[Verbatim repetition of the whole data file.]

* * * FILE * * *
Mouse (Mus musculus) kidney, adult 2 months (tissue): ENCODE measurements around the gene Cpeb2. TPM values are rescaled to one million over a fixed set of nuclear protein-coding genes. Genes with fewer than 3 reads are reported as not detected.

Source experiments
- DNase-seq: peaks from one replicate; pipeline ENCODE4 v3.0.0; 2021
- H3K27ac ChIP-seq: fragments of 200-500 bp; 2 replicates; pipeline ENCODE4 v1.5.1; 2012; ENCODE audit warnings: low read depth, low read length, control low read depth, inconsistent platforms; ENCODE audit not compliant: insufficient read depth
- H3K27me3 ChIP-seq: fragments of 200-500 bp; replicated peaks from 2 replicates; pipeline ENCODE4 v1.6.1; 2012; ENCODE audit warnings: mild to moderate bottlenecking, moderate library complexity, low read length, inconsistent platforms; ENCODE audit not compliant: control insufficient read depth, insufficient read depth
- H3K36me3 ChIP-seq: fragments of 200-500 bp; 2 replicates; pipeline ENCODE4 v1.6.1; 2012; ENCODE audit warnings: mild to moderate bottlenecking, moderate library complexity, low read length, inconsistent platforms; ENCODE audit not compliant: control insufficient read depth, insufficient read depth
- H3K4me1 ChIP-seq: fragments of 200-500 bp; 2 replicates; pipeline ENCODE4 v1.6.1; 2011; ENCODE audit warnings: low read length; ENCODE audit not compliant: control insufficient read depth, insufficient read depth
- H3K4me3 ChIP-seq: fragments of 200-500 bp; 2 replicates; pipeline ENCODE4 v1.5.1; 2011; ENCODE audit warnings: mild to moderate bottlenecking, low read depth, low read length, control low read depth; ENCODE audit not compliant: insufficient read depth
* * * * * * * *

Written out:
Mouse (Mus musculus) kidney, adult 2 months (tissue): ENCODE measurements around the gene Cpeb2. TPM values are rescaled to one million over a fixed set of nuclear protein-coding genes. Genes with fewer than 3 reads are reported as not detected.

Source experiments
- DNase-seq: peaks from one replicate; pipeline ENCODE4 v3.0.0; 2021
- H3K27ac ChIP-seq: fragments of 200-500 bp; 2 replicates; pipeline ENCODE4 v1.5.1; 2012; ENCODE audit warnings: low read depth, low read length, control low read depth, inconsistent platforms; ENCODE audit not compliant: insufficient read depth
- H3K27me3 ChIP-seq: fragments of 200-500 bp; replicated peaks from 2 replicates; pipeline ENCODE4 v1.6.1; 2012; ENCODE audit warnings: mild to moderate bottlenecking, moderate library complexity, low read length, inconsistent platforms; ENCODE audit not compliant: control insufficient read depth, insufficient read depth
- H3K36me3 ChIP-seq: fragments of 200-500 bp; 2 replicates; pipeline ENCODE4 v1.6.1; 2012; ENCODE audit warnings: mild to moderate bottlenecking, moderate library complexity, low read length, inconsistent platforms; ENCODE audit not compliant: control insufficient read depth, insufficient read depth
- H3K4me1 ChIP-seq: fragments of 200-500 bp; 2 replicates; pipeline ENCODE4 v1.6.1; 2011; ENCODE audit warnings: low read length; ENCODE audit not compliant: control insufficient read depth, insufficient read depth
- H3K4me3 ChIP-seq: fragments of 200-500 bp; 2 replicates; pipeline ENCODE4 v1.5.1; 2011; ENCODE audit warnings: mild to moderate bottlenecking, low read depth, low read length, control low read depth; ENCODE audit not compliant: insufficient read depth